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Chapter 3. Evolving Into A Balanced Critical Thinker

Weak versus Strong Critical Thinking

Critical thinking involves basic intellectual skills, but these skills can be used to serve two incompatible ends: self-centeredness or fair-mindedness. As we develop the basic intellectual skills that critical thinking entails, we can begin to use those skills in a selfish or in a fair-minded way. In other words, we can develop in such a way that we learn to see mistakes in our own thinking, as well as the thinking of others. Or we can merely develop some proficiency in making our opponent's thinking look bad.

Typically, people see mistakes in other's thinking without being able to credit the strengths in those opposing views. Liberals see mistakes in the arguments of conservatives; conservatives see mistakes in the arguments of liberals. Believers see mistakes in the thinking of nonbelievers; nonbelievers see mistakes in the thinking of believers. Those who oppose abortion readily see mistakes in the arguments for abortion; those who favor abortion readily see mistakes in the arguments against it.

We call these thinkers weak-sense critical thinkers. We call the thinking "weak" because, though it is working well for the thinker in some respects, it is missing certain important higher-level skills and values of critical thinking. Most significantly, it fails to consider, in good faith, viewpoints that contradict its own viewpoint. It lacks fair-mindedness.

Another traditional name for the weak-sense thinker is found in the word sophist. Sophistry is the art of winning arguments regardless of whether there are obvious problems in the thinking being used. There is a set of lower-level skills of rhetoric, or argumentation, by which one can make bad thinking look good and good thinking look bad. We see this often in unethical lawyers and politicians who are merely concerned with winning. They use emotionalism and trickery in an intellectually skilled way.

Sophistic thinkers succeed only if they do not come up against what we call strong-sense critical thinkers. Strong-sense critical thinkers are not easily tricked by slick argumentation. As William Graham Sumner (1906) said almost a century ago, they

cannot be stampeded ... are slow to believe ... can hold things as possible or probable in all degrees, without certainty and without pain ... can wait for evidence and weigh evidence ... can resist appeals to their dearest prejudices....

Perhaps even more important, strong-sense critical thinkers strive to be fair-minded. They use thinking in an ethically responsible manner. They work to understand and appreciate the viewpoints of others. They are willing to listen to arguments they do not necessarily hold. They change their views when faced with better reasoning. Rather than using their thinking to manipulate others and to hide from the truth (in a weak-sense way), they use thinking in an ethical, reasonable manner.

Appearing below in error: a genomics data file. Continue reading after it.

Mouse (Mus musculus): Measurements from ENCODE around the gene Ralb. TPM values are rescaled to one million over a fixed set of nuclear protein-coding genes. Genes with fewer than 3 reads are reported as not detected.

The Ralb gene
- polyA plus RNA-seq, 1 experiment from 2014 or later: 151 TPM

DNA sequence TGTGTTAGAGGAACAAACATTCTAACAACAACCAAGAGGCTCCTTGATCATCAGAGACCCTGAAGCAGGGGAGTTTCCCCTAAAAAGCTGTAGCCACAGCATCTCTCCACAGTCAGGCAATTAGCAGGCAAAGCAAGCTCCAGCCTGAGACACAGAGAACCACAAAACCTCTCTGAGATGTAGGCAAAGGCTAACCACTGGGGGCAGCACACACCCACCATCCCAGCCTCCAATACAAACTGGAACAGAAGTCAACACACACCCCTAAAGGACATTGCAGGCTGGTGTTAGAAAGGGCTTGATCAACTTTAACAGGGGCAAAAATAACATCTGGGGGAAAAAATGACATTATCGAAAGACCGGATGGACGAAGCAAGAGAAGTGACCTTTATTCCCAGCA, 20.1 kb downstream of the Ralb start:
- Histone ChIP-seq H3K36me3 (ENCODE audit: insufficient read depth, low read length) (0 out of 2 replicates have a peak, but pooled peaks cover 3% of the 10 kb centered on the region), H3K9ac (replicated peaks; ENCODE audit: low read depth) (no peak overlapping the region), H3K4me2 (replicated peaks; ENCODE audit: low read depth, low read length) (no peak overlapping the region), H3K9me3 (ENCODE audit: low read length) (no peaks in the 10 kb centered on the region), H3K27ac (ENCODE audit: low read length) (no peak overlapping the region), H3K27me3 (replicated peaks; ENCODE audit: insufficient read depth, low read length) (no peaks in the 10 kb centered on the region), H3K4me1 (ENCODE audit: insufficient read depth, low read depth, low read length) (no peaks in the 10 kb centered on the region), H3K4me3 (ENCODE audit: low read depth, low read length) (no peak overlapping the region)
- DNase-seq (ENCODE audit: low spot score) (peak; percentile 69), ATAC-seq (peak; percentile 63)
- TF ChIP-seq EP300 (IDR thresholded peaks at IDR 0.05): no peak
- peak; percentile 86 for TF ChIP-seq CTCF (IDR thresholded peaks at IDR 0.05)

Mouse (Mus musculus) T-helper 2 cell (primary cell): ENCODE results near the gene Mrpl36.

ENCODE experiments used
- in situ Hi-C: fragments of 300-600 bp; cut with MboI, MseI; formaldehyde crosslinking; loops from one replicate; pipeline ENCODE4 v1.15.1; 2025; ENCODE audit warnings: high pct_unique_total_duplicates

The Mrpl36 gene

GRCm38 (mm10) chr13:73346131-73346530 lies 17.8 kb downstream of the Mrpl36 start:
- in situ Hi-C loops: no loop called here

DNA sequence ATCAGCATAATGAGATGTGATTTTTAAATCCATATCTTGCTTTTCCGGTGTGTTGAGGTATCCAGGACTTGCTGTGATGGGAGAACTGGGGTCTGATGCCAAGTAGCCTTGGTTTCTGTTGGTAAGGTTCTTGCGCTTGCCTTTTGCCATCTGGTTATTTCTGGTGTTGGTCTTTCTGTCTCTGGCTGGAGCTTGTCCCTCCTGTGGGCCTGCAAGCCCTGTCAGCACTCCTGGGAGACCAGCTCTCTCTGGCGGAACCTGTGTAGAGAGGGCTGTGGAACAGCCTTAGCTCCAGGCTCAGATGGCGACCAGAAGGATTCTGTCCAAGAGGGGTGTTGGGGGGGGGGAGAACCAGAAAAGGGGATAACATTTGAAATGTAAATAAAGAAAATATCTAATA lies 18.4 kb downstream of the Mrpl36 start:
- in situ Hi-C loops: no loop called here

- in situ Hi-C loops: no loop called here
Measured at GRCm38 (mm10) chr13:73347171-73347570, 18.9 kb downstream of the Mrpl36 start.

We believe that the world already has too many skilled selfish thinkers, too many sophists and intellectual con artists, too many unscrupulous lawyers and politicians who specialize in twisting information and evidence to support their selfish interests and the vested interests of those who pay them. We hope that you, the reader, will develop as a highly skilled, fair-minded thinker, one capable of exposing those who are masters at playing intellectual games at the expense of the well-being of innocent people. We hope as well that you develop the intellectual courage to argue publicly against what is unethical in human thinking. We write this resource with the assumption that you will take seriously the fair-mindedness implied by strong-sense critical thinking.

To think critically in the strong sense requires that we develop fair-mindedness at the same time that we learn basic critical thinking skills, and thus begin to "practice" fair-mindedness in our thinking. If we do, we avoid using our skills to gain unfair advantage over others. We avoid using our thinking to get what we want at the expense of the rights and needs of others. We treat all thinking by the same high standards. We expect good reasoning from those who support us as well as those who oppose us. We subject our own reasoning to the same criteria we apply to reasoning to which we are unsympathetic. We question our own purposes, evidence, conclusions, implications, and points of view with the same vigor that we question those of others.

Developing fair-minded thinkers try to see the actual strengths and weaknesses of any reasoning they assess. This is the kind of thinker we hope this resource will help you become. So, right from the beginning, we are going to explore the characteristics that are required for the strongest, most fair-minded thinking. As you read through the rest of the book, we hope you will notice how we are attempting to foster "strong-sense" critical thinking. Indeed, unless we indicate otherwise, every time we now use the words "critical thinking," from this point onward, we will mean critical thinking in the strong sense.

In the remainder of this chapter, we will explore the various intellectual "virtues" that fair-minded thinking requires (Figure 3.1). There is much more to fair-mindedness than most people realize. Fair-mindedness requires a family of interrelated and interdependent states of mind.